By Topic

Challenges in accelerated life testing

Sign In

Cookies must be enabled to login.After enabling cookies , please use refresh or reload or ctrl+f5 on the browser for the login options.

Formats Non-Member Member
$33 $13
Learn how you can qualify for the best price for this item!
Become an IEEE Member or Subscribe to
IEEE Xplore for exclusive pricing!
close button

puzzle piece

IEEE membership options for an individual and IEEE Xplore subscriptions for an organization offer the most affordable access to essential journal articles, conference papers, standards, eBooks, and eLearning courses.

Learn more about:

IEEE membership

IEEE Xplore subscriptions

1 Author(s)
P. Lall ; Dept. of Mech. Eng., Auburn Univ., AL, USA

Accelerated testing typically targets-life estimation and defect or design weakness identification. The intent is to obtain more information from a given test time than would normally be possible. Time compression is typically achieved by acceleration of single or combination of stresses- temperature, vibration, humidity, etc. Short product development schedule, time-to-market requirements and the development timeline often dictate a fixed time under test. In a test-to-fixed life approach, given number of the product are tested to a fixed life, with zero failures allowed. The test demonstrates the product's minimum reliability, while allowing for a fixed time to conduct testing. In absence of life-test information, the challenge is to decipher if the product may be over-designed or marginally designed. Failure mechanisms and modes observed in accelerated test may not be observed in field life. Accelerated tests such as thermal shock from -55 to 125°C may stress the material beyond the equipment operating range, such as above glass transition temperature, where material properties may be significantly different. In general, failure mechanisms may be accelerated by a various forms of temperature stresses including temperature cycle, time dependent temperature change and spatial gradient of temperature or non-temperature stresses including humidity, shock and vibration. Variability of field use conditions often make the task of developing correlations more difficult.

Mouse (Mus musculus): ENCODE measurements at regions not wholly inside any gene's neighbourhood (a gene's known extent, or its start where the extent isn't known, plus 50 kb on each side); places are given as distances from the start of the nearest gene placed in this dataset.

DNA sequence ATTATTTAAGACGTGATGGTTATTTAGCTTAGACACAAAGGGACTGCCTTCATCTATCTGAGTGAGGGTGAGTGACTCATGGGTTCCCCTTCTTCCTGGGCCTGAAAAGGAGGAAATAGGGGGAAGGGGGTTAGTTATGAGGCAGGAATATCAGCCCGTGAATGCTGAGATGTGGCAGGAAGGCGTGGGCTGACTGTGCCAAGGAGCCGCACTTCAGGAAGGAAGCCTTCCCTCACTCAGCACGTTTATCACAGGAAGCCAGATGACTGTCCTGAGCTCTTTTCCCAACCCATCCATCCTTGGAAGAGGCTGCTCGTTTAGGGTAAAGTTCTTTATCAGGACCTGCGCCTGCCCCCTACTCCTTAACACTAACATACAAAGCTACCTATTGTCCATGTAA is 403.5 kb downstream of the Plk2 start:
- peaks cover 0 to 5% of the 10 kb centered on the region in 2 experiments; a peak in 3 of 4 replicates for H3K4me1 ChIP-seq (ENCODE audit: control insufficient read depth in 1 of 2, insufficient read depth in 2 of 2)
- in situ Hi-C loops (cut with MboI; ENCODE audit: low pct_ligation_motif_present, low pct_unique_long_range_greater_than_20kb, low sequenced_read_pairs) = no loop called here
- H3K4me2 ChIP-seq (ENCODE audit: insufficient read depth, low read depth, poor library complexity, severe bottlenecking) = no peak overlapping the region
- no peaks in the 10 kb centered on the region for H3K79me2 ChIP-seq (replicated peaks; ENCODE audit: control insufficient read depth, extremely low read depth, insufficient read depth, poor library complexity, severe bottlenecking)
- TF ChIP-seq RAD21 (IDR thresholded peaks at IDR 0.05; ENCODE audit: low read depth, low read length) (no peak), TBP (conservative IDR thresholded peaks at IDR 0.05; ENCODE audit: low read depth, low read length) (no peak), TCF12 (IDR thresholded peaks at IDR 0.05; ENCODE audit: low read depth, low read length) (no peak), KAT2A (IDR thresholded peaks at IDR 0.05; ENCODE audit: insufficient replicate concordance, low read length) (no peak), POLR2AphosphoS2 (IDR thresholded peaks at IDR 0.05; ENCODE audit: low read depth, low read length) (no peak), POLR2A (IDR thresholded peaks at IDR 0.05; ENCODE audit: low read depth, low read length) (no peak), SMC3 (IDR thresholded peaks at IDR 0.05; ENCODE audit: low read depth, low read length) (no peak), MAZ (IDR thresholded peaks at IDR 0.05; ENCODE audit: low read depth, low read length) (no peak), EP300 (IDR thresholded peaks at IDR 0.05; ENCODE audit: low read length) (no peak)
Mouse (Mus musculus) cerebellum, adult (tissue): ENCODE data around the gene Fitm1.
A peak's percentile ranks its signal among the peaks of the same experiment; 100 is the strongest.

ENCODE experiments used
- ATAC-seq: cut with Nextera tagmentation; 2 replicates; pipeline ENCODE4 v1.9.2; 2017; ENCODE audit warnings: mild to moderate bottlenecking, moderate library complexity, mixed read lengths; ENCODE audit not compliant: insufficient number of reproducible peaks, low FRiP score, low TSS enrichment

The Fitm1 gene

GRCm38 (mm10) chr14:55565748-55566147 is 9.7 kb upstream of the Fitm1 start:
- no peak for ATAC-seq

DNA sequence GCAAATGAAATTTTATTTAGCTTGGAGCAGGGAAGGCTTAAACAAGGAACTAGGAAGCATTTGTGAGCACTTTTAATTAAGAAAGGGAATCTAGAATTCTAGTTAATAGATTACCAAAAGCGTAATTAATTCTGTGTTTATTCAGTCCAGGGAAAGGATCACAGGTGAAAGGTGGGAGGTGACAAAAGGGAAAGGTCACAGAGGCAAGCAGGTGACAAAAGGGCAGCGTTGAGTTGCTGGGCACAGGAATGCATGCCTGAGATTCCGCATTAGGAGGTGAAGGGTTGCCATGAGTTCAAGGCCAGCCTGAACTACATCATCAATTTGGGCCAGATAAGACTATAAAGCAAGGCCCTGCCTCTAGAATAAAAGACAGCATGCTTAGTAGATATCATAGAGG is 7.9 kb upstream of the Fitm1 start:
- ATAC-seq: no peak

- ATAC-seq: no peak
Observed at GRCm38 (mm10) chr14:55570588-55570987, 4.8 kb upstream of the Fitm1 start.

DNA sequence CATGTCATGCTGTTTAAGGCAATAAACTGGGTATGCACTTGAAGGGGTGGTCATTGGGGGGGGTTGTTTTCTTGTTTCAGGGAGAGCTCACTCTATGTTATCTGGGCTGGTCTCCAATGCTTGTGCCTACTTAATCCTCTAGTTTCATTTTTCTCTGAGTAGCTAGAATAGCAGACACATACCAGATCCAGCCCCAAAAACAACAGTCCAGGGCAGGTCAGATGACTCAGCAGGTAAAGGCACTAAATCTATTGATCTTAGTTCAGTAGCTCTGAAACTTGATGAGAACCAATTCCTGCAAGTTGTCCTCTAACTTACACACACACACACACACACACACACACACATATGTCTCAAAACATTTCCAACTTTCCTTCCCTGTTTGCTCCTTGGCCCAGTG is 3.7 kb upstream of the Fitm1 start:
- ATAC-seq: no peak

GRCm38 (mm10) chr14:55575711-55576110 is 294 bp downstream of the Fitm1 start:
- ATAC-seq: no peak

Published in:

Thermal and Thermomechanical Phenomena in Electronic Systems, 2004. ITHERM '04. The Ninth Intersociety Conference on  (Volume:2 )

Date of Conference:

1-4 June 2004